The extent to which COVID-19 impacts our business will depend on future developments, which are highly uncertain and cannot be predicted, including the ultimate duration, severity and sustained geographic resurgence of the virus, the emergence of new variants and strains of the virus, and the success of actions to contain the virus and its variants, or treat its impact. The COVID-19 pandemic has and will likely continue to result in social, economic, and labor instability in the countries in which we, or the third parties with whom we engage, operate. The long-term economic impact and near-term financial impacts of the COVID-19 pandemic, including but not limited to, possible impairment, restructuring, and other charges, as well as overall impact on our business, results of operations, financial condition, liquidity, or capital resources and investments, cannot be reliably quantified or estimated at this time due to the uncertainty of future developments.

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Our operations are subject to political, social, and economic risks in Honduras, El Salvador and Mexico. The majority of our products are manufactured in Honduras, El Salvador and Mexico, with concentrations in Honduras and El Salvador. These countries from time-to-time experience political, social and economic instability, and we cannot be certain of their future stability. Instability in a country can lead to protests, riots and labor unrest. Governments have changed, and may continue to change, and employment, wage and other laws and regulations may change, thereby increasing our costs to operate in those countries. Any of these political, social, or economic events or conditions could disrupt our supply chain or increase our costs, adversely affecting our financial position and results of operations.  For example, in fiscal years 2021 and 2022, our operations in and around San Pedro Sula, Honduras, were partially disrupted by the protests and strikes related to increasing fuel costs and the impact related to higher ticket prices on public transportation. These disruptions temporarily restricted the ability of our employees and suppliers to access our manufacturing facilities as well as our ability to ship products from our facilities, and negatively impacted our operations from a cost standpoint.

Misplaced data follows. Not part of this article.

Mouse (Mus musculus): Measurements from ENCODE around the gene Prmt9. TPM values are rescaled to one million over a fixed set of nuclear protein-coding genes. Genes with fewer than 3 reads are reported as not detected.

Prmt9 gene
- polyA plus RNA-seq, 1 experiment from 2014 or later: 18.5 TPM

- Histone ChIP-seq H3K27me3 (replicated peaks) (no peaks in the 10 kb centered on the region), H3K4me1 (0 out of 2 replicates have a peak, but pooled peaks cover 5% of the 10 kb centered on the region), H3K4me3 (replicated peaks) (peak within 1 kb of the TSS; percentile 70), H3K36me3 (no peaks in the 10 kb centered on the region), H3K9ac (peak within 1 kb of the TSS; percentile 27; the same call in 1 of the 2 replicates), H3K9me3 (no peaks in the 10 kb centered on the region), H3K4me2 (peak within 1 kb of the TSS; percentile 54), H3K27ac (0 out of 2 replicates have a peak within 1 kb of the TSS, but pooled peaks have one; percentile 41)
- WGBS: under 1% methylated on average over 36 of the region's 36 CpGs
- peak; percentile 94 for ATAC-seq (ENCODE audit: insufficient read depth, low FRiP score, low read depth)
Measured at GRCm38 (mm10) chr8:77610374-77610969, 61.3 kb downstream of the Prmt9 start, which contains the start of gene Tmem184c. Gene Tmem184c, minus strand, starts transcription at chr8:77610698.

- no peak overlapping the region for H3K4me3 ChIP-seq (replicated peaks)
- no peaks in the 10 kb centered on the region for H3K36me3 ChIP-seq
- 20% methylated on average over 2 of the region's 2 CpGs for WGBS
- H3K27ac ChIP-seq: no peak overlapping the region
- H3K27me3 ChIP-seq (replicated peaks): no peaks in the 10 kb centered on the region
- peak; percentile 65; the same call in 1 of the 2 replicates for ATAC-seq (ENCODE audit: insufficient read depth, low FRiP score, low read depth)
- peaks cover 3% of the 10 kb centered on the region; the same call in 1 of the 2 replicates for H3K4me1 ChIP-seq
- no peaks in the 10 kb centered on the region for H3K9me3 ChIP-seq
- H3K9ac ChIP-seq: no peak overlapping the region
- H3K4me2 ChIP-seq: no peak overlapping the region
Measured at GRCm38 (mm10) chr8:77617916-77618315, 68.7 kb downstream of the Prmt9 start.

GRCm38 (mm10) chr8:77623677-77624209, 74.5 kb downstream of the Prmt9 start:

If we experience disruptions or interruptions within any of our facilities, operations, or distribution networks, we may be unable to deliver our products to the market and may lose sales and customers. We own or lease manufacturing facilities in the United States, Honduras, Mexico and El Salvador.  We also own or lease distribution facilities located throughout the United States and maintain inventory at certain third-party locations. Any casualty or other circumstance that damages or destroys any of these material facilities or significantly limits their ability to function could have a material adverse effect on our business.  Similarly, any significant interruption in the operation of any of these facilities or our related sourcing and transportation logistics functions, whether within or outside of our control, may delay shipment of merchandise to our customers, potentially damaging our reputation and customer relationships and causing a loss of revenue. Moreover, in the event of a regional disruption where we manufacture our products, we may not be able to shift our operations to a different geographic region, and we may have to cease or curtail our operations in a selected area. This may cause us to lose sales and customers. The types of disruptions that may occur include foreign trade disruptions, import restrictions, labor disruptions, embargoes, government intervention, natural disasters, regional or global pandemics and political disruptions such as those referenced in the immediately-preceding risk section.  In addition, if we are unable to successfully coordinate the planning of inventory across these facilities and the related distribution activities, it could have a material adverse effect on our business, financial condition and results of operations.

 

The talents and continued contributions of our key management are important to our success. We believe our future success depends on our ability to retain and motivate our key management, our ability to attract and integrate new members of management into our operations, and the ability of all personnel to work together effectively as a team and to execute our business strategy. Our inability to accomplish any of these goals could have a material adverse effect on our results of operations.

 

We rely on third parties to provide us with certain key equipment and services for our business. If any of these third parties fails to perform their obligations to us or declines to provide properly functioning equipment or services to us in the future, we may suffer a disruption to our business. We rely on certain key equipment and services provided by various third parties, including logistics partners and equipment suppliers.  For example, we rely on third parties to provide certain inbound and outbound transportation and delivery services and other third parties to provide us with key equipment to support our manufacturing and fulfillment platforms, including our DTG2Go digital platform. If any of these or other third parties fails to perform their obligations to us or declines to provide properly functioning equipment or services to us in the future, we may suffer a disruption to our business or increased costs. Furthermore, we may be unable to implement substitute arrangements on a timely and cost-effective basis on terms favorable to us.